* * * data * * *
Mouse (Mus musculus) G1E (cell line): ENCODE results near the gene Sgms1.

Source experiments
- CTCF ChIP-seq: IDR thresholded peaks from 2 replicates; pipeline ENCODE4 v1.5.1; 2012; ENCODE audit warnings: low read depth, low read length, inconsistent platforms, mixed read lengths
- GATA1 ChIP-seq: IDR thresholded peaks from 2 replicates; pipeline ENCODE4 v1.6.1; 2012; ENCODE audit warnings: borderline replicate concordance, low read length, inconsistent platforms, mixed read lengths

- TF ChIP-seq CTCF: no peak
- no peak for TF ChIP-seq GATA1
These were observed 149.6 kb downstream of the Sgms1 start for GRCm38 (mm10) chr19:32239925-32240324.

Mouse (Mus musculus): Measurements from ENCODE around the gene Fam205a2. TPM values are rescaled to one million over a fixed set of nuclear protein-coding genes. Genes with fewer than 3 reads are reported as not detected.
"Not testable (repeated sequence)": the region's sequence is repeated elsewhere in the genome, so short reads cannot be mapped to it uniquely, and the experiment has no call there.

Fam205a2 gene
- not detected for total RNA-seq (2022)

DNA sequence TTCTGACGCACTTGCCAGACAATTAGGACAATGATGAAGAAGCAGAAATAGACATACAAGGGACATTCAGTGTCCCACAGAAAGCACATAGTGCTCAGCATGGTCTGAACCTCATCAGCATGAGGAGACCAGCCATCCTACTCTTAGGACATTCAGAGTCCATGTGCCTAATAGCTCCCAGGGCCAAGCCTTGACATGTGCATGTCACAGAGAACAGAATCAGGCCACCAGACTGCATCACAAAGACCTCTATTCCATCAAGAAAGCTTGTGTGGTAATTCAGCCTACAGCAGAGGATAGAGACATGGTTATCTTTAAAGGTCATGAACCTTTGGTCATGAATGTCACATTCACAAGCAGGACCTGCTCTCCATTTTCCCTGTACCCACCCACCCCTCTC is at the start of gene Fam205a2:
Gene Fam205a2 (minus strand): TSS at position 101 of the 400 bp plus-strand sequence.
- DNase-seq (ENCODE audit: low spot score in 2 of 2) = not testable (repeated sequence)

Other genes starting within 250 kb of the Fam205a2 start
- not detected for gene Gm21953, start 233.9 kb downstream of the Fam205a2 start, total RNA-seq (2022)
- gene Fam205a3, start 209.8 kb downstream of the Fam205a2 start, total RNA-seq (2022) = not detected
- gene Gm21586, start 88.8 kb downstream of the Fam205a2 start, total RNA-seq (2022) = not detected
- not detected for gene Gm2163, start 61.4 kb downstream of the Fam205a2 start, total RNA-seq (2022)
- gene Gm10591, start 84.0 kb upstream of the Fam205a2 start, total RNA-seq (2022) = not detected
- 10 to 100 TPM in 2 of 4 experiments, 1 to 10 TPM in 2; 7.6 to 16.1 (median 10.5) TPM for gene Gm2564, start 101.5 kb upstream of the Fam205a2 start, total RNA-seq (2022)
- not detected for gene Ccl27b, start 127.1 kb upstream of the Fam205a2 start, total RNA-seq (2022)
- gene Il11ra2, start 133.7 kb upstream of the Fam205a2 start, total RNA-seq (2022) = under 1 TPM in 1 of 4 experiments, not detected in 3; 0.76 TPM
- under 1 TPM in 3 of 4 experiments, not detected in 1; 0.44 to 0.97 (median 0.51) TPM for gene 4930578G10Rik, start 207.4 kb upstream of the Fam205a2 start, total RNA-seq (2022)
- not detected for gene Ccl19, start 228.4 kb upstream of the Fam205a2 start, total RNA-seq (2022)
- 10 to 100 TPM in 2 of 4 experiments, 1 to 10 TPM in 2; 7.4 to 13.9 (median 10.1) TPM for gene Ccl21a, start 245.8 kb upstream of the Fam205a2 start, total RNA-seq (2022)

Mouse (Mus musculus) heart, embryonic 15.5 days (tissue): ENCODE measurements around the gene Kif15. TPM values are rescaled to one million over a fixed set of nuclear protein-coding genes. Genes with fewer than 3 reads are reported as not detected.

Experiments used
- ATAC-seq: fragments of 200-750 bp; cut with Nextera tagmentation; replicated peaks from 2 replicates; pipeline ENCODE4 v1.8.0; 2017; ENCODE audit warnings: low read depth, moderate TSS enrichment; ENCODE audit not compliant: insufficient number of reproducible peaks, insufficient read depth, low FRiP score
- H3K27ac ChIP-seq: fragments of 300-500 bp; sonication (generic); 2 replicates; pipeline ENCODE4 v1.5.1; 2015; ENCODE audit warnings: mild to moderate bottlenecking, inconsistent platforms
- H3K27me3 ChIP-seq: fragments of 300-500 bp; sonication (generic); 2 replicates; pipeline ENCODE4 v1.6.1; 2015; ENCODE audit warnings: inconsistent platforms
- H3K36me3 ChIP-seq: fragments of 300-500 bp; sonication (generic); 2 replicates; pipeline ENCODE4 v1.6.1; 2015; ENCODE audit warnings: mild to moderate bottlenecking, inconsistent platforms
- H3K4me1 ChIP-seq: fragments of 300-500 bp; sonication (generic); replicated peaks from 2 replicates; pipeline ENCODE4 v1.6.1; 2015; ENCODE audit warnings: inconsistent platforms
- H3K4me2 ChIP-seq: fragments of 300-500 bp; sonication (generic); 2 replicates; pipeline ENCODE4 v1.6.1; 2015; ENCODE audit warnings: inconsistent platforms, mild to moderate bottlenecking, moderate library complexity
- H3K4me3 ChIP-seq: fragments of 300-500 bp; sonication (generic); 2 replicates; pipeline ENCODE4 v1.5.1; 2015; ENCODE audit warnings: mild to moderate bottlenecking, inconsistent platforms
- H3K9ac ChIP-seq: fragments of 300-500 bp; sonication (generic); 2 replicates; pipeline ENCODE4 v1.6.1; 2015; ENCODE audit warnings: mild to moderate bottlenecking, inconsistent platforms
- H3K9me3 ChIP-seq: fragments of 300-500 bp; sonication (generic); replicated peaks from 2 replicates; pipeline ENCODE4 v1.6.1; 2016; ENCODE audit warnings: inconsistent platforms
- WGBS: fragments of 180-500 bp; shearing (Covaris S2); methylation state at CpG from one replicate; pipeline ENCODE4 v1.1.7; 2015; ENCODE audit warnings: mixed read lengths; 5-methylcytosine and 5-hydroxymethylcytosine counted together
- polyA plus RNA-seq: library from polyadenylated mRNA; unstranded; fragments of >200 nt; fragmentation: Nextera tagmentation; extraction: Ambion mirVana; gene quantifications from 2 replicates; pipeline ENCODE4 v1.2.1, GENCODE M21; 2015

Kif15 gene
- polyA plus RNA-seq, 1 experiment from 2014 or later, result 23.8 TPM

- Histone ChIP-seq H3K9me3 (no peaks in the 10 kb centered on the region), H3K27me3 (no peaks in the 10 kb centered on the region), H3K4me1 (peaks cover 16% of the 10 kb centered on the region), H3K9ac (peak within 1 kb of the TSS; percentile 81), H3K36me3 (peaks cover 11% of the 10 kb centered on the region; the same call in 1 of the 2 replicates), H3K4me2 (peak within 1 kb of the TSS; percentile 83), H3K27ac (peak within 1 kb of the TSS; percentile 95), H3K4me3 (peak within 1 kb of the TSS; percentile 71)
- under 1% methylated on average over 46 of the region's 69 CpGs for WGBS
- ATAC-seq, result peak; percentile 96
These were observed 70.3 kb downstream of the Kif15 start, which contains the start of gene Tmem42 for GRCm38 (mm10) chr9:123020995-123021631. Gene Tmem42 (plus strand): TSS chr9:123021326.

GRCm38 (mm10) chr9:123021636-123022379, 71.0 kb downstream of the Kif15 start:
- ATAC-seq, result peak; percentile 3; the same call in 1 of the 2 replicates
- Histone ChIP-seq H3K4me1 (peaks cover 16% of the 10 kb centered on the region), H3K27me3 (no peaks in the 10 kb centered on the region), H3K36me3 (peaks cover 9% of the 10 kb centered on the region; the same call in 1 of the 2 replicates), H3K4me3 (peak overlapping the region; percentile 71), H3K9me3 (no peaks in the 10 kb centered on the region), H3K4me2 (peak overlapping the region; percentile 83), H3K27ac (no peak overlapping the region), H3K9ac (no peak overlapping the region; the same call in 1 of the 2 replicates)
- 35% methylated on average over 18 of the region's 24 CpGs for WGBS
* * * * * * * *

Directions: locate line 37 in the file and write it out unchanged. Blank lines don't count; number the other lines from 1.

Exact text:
- H3K9me3 ChIP-seq: fragments of 300-500 bp; sonication (generic); replicated peaks from 2 replicates; pipeline ENCODE4 v1.6.1; 2016; ENCODE audit warnings: inconsistent platforms